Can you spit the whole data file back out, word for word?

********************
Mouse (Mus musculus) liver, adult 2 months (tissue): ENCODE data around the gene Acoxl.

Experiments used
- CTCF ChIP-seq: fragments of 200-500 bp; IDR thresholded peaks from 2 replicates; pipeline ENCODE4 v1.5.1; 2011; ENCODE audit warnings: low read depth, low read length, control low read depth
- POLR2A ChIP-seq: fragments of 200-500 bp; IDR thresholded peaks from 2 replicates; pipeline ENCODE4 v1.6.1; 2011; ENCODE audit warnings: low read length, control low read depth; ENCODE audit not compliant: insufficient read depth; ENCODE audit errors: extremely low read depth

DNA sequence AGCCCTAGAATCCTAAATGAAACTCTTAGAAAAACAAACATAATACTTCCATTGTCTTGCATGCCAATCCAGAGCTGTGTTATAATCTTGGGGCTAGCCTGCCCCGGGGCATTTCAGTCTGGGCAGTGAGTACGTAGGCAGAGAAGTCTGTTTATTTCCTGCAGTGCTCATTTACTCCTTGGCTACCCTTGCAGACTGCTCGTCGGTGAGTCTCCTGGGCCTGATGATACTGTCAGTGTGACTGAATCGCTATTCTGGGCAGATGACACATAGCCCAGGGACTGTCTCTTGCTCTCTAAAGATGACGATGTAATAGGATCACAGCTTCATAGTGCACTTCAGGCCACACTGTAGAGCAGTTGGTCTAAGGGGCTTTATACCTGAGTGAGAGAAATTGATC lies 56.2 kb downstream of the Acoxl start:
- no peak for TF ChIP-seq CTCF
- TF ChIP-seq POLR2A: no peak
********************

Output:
Mouse (Mus musculus) liver, adult 2 months (tissue): ENCODE data around the gene Acoxl.

Experiments used
- CTCF ChIP-seq: fragments of 200-500 bp; IDR thresholded peaks from 2 replicates; pipeline ENCODE4 v1.5.1; 2011; ENCODE audit warnings: low read depth, low read length, control low read depth
- POLR2A ChIP-seq: fragments of 200-500 bp; IDR thresholded peaks from 2 replicates; pipeline ENCODE4 v1.6.1; 2011; ENCODE audit warnings: low read length, control low read depth; ENCODE audit not compliant: insufficient read depth; ENCODE audit errors: extremely low read depth

DNA sequence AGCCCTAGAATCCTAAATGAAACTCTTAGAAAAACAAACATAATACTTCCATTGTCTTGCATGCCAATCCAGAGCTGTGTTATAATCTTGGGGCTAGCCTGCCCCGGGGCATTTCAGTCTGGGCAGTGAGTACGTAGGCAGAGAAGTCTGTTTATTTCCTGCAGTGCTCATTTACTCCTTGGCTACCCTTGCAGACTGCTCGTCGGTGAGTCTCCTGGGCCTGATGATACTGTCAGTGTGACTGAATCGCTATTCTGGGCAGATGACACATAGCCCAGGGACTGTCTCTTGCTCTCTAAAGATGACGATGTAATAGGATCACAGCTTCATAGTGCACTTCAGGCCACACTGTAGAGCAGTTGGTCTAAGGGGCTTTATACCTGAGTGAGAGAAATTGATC lies 56.2 kb downstream of the Acoxl start:
- no peak for TF ChIP-seq CTCF
- TF ChIP-seq POLR2A: no peak